Last year at the Apple WorldWide Developer Conference (WWDC), Apple introduced its own programming language for iOS and OS X -- Swift. The language is designed not only to make it easier for developers to program for Apple's platforms, but also work hand-in-hand with Objective-C, the existing programming language of choice for many devs. Yesterday, Apple released version 1.2 of Swift as part of the Xcode 6.3 beta.
The big deal is that the compiler used by Swift has been significantly enhanced, with more stability and much better performance. Developers can now do incremental builds, so source files that have not been changed don't need to be re-compiled. That shortens the amount of time it takes to make a build.
Executables now run faster, meaning that the apps users receive that are debugged and released using Swift should have better performance. For developers, compiler diagnostics have improved and include clearer error and warning messages -- that resolves a common gripe of early adopters of Swift.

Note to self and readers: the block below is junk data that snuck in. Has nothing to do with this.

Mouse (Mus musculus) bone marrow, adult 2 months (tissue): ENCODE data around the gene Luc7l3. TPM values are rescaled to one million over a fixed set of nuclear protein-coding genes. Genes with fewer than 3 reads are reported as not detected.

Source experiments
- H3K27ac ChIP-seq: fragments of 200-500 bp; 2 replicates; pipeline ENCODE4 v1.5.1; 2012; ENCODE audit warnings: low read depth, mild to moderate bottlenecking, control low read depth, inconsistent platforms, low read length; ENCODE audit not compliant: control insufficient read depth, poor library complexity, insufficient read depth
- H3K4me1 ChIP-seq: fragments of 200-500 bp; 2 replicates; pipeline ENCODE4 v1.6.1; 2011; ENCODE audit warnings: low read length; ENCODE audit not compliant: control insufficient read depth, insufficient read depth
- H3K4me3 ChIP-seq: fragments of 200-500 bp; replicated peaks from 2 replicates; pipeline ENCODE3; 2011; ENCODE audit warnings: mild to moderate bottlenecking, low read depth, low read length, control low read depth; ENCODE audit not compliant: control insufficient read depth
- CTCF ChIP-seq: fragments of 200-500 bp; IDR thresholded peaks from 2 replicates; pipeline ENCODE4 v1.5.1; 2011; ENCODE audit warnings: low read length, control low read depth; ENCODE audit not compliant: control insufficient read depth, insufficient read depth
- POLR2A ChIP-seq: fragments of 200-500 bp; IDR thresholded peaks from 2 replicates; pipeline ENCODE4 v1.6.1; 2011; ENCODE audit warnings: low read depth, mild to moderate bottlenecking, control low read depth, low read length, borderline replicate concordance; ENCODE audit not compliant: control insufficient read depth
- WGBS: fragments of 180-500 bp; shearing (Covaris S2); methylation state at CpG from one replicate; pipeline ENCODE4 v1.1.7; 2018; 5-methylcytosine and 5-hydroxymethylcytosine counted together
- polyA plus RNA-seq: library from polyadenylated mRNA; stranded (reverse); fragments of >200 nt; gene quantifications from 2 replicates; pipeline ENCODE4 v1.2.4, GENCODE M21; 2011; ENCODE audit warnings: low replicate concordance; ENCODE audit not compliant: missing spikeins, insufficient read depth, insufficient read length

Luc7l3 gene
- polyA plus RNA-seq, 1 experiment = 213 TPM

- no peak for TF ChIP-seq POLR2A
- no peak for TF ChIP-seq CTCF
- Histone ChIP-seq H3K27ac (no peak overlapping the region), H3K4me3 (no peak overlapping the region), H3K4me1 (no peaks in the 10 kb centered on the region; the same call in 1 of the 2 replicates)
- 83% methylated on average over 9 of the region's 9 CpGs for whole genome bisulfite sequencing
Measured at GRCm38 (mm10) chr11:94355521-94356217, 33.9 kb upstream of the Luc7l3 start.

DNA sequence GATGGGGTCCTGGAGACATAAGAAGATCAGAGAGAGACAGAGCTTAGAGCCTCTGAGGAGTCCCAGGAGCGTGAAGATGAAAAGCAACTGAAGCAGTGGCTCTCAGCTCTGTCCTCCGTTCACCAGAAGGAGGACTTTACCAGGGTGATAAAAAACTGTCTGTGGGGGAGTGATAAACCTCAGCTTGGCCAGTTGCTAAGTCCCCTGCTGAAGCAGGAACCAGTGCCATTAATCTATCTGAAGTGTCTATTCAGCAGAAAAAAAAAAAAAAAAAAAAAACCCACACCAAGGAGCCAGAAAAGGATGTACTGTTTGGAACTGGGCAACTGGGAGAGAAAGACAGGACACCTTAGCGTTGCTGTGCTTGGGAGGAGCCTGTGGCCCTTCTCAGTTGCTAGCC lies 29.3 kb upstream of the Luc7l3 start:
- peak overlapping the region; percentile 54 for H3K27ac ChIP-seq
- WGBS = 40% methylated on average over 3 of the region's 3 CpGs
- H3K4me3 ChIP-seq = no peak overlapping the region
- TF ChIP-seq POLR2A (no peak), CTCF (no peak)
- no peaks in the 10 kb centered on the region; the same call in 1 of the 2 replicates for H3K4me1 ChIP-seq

Apple also fixed the "most common compiler crashes," which should cause developers using Swift to smile. Additional details about the beta release of Xcode 6.3 and Swift 1.2 are available in the link above.
If you're an Apple World Today reader who wants to learn Apple's programming language, Stanford University has made the first two lectures from its "Developing iOS 8 Apps with Swift" class available for free on iTunes U. Other Swift programming resources are available from Apple here.